Chesley has maintained through the other three lawyer’s criminal and civil proceedings that he had no individual clients in the fen-phen settlement and was only acting as a lawyer for Mills, Gallion and Cunningham, who had little experience with class-action or mass tort cases. But William Graham, the hearing officer in the disciplinary case against Chesley, said Chesley was key to covering up misdeeds of Gallion, Cunningham and Mills.

Graham, who recommended disbarment and the return of $7.5 million in excess fees to the fen-phen clients, said in a February 22nd order that Chesley's callous subordination of the interests of his clients to his own greed is "both shocking and reprehensible."

Graham made the ruling in February after presiding over a multi-day trial regarding Chesley's misconduct charges in September 2010. The board of directors voted to accept Graham's recommendation.

Chesley's contract with the lawyers entitled him to receive about $13 million. Instead he received more than $20 million in fees.

"We deem ... Chesley to be reasonably conversant with fifth grade arithmetic," Graham wrote. "Even a rough calculation" would have told Chesley that he had received more than his contract said he should receive," Graham said.

Graham noted that Chesley even helped settle a lawsuit brought by one of Mills' former law partners in order to avoid testifying about the details of the fen-phen settlement.

Chesley also knowingly approved documents that were sent to the Kentucky Bar Association that showed inflated settlement amounts for the fen-phen clients in the original settlement, Graham said in his order.

But Snyder told the board during oral arguments on Tuesday that Chesley saw the document but did not know that the numbers were wrong or inflated.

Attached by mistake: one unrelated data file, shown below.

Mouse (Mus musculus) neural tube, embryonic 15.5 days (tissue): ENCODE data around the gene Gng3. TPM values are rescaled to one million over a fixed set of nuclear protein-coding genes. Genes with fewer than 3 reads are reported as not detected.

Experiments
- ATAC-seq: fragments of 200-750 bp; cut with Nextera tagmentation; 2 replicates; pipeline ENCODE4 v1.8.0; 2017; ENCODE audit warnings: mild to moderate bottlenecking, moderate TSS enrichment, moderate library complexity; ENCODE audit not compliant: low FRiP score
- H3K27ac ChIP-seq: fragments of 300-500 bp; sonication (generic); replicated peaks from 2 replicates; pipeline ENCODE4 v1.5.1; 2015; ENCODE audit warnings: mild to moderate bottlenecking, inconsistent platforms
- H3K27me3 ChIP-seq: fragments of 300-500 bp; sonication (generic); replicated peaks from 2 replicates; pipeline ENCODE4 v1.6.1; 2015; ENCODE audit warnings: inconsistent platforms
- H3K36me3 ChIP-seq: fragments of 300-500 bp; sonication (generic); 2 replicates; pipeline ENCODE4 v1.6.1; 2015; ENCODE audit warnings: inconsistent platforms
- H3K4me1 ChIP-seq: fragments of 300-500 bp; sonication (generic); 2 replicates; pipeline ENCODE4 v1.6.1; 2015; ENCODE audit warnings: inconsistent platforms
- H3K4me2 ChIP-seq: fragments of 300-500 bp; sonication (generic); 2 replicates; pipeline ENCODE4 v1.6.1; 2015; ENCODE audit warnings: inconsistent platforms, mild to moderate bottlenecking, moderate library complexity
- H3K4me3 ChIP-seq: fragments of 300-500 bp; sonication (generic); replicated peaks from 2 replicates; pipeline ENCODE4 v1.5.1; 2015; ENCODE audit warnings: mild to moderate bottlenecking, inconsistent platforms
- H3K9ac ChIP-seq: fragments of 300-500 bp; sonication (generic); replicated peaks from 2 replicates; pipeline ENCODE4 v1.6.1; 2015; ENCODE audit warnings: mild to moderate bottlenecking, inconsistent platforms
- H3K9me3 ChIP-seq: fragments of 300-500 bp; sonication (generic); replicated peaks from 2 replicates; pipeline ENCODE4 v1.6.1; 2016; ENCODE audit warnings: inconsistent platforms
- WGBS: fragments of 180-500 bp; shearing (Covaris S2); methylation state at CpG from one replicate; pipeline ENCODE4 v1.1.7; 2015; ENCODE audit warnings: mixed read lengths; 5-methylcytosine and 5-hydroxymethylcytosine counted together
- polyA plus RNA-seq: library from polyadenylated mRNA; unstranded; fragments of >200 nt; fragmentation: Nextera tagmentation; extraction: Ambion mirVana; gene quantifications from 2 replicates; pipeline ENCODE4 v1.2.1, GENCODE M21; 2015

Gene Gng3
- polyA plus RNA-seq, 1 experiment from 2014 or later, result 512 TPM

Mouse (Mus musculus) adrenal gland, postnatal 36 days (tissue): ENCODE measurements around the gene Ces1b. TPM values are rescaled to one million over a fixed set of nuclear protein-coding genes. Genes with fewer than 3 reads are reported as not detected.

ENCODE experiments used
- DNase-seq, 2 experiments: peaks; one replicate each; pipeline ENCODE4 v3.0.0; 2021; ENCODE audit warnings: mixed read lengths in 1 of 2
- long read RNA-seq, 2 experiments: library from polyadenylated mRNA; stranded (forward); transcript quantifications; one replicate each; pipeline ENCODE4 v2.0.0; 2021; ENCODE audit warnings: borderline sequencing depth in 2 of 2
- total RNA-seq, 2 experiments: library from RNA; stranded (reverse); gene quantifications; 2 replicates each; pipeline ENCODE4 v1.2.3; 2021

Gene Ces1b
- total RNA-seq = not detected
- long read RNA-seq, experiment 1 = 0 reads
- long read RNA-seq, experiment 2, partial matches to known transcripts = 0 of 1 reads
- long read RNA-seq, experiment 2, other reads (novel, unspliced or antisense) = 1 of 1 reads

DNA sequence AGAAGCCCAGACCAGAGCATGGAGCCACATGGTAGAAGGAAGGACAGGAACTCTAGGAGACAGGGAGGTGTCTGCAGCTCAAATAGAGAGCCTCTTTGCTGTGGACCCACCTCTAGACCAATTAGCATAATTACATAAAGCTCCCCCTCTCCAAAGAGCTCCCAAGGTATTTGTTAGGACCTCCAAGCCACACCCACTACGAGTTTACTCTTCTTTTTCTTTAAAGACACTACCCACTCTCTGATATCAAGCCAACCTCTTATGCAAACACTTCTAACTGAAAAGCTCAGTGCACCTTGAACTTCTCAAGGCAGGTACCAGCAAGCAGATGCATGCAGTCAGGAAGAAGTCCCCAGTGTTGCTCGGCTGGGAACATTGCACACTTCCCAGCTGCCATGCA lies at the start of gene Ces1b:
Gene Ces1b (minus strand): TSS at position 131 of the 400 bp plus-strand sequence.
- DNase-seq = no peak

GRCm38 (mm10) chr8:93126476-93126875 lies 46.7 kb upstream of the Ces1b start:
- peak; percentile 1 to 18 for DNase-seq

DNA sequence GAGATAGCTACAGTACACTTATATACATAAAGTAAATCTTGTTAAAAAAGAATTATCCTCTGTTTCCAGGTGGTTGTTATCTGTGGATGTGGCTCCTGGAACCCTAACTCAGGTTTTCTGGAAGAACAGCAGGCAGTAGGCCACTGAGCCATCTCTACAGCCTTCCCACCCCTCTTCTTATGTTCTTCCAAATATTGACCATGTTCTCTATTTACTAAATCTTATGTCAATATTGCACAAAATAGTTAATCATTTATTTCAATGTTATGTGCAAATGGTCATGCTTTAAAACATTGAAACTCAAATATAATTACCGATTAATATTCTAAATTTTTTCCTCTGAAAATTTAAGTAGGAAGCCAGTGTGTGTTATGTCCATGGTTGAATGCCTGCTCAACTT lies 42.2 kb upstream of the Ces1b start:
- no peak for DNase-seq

Moreover, Snyder said that Chesley was not involved in the disbursement of the settlement proceeds to the clients and could not have known that the lawyers on the case were taking more money than their contracts with their clients said they should receive. All three of the lawyers — Gallion, Cunningham and Mills — had contracts that said they were entitled to either 30 or 33 1/3 percent of the client's settlement. Snyder said that Chesley says he did not know the amounts of the other lawyers' contingency fee contracts with their clients.

But members of the board questioned why Chesley did not question the additional $7 million in fees that he received. "Did he believe that was a reasonable fee?" asked Thomas Rouse, a board member.

Snyder said that Chesley was entitled to the fee because American Home Products had only agreed to give the 431 clients $20 million before Chesley entered the case. Chesley was able to get American Home Products to increase the settlement to $200 million, Snyder said.

But Linda Gosnell, chief bar counsel, argued that Chesley not only knew that the fee he received was unreasonable and excessive but was part of efforts to thwart investigators from determining what happened to the money.

For example, Chesley tried to get an attorney for American Home Products to send a letter that would help boost the fen-phen lawyers' case. The American Home Products lawyer has testified that he did not send the letter because what Chesley wanted him to write was false. "He helped them cover up the theft for a long time," Gosnell said.

Chesley, who first became famous representing families of victims in the Beverly Hills Supper Club fire in Northern Kentucky, has also been a lawyer on other high-profile cases, including lawsuits against Pan Am for the Lockerbie, Scotland, terrorist attacks and cases against the Archdiocese of Covington on behalf of sexual abuse victims.

The matter of his disbarment is still ongoing at the time of this writing however you can be sure that his reputation has gone so far down the toilet, the Roter Rooter Plumbing firm won’t be able to retrieve it. When I finally learn if his disbarment was approved by the court, I will put it in this article as an UPDATE.

Benjamin Franklin in his book, Poor Richard made a rather humorous comment about lawyers. In his book, he said, “God works wonders now and then. Behold! A lawyer, an honest man.

When lawyers partake in secret deals that feather their nests at the expense of their victims, the latter will snicker when they see their lawyers being led away in handcuffs and the tighter are the cuffs, the greater is the snickering.

1 comment:

Marcova said...

cute blog....
i agree with you that Lawyers play an important role in our justice systems...